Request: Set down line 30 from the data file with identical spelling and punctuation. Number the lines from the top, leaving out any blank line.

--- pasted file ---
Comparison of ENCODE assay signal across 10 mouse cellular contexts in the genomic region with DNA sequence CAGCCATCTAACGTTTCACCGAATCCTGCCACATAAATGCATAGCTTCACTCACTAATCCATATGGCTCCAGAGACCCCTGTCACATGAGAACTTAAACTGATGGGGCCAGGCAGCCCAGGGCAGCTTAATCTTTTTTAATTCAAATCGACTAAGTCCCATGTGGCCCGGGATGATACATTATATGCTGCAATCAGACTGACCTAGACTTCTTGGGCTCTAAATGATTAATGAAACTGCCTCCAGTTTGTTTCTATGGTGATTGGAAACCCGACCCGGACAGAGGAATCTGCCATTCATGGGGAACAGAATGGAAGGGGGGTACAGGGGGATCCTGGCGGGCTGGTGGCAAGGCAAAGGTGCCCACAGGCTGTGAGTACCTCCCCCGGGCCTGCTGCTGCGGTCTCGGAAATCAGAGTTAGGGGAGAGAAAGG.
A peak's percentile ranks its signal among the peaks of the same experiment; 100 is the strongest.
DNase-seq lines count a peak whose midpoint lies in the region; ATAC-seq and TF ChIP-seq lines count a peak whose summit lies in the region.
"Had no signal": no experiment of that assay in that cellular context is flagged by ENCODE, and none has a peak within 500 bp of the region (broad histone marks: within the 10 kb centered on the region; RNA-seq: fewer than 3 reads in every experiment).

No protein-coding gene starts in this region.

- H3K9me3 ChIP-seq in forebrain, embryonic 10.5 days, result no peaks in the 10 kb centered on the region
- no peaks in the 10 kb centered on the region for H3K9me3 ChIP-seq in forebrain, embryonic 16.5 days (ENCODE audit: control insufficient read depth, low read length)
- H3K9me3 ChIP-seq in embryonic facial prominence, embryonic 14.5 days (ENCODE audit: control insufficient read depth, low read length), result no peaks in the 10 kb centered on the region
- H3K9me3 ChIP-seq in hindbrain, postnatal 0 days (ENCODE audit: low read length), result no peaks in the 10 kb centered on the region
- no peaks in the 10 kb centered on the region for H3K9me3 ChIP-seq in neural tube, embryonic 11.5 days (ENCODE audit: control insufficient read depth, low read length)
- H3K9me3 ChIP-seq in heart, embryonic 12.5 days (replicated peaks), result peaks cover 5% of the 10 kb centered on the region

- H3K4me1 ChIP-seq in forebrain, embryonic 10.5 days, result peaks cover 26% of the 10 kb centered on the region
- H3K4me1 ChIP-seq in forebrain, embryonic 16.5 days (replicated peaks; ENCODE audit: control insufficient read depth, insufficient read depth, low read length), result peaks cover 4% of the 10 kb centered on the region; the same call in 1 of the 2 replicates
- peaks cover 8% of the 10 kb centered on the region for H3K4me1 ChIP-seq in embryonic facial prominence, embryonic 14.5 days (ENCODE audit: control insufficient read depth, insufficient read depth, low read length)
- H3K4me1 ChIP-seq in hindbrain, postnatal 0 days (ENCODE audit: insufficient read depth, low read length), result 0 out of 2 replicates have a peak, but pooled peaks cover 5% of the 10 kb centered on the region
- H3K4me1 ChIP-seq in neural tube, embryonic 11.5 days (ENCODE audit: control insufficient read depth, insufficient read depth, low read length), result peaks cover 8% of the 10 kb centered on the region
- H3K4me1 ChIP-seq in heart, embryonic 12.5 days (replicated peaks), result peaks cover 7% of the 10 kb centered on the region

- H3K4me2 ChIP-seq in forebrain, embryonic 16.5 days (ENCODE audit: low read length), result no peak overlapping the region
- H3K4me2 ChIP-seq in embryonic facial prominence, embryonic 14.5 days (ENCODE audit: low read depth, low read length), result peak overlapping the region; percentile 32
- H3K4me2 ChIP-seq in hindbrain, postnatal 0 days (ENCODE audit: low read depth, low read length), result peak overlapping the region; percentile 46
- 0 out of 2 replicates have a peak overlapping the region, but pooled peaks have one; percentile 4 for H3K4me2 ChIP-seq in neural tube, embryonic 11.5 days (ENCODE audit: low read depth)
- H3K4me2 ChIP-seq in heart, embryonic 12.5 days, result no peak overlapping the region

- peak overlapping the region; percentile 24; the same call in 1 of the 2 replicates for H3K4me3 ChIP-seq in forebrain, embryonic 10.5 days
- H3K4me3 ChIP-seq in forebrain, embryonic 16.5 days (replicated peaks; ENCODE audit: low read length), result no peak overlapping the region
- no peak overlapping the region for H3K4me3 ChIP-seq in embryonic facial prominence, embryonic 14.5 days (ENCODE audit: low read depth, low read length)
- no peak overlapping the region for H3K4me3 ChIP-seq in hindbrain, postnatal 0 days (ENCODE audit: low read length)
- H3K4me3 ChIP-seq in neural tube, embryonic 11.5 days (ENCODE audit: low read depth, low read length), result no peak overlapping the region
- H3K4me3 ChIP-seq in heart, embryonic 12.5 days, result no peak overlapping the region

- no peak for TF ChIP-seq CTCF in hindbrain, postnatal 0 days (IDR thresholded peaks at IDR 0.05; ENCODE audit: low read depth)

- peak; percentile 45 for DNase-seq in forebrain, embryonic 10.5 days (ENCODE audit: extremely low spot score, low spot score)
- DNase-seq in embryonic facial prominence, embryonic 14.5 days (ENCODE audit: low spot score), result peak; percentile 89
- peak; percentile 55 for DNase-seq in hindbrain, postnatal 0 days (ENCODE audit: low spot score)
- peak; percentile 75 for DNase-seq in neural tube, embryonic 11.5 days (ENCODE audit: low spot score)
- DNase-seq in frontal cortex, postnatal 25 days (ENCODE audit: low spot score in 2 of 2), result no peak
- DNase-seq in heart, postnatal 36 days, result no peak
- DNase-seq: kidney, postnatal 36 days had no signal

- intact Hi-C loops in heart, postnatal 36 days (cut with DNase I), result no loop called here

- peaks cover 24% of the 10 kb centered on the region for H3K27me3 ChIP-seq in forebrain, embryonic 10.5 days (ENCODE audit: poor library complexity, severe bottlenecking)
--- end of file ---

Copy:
- peak; percentile 45 for DNase-seq in forebrain, embryonic 10.5 days (ENCODE audit: extremely low spot score, low spot score)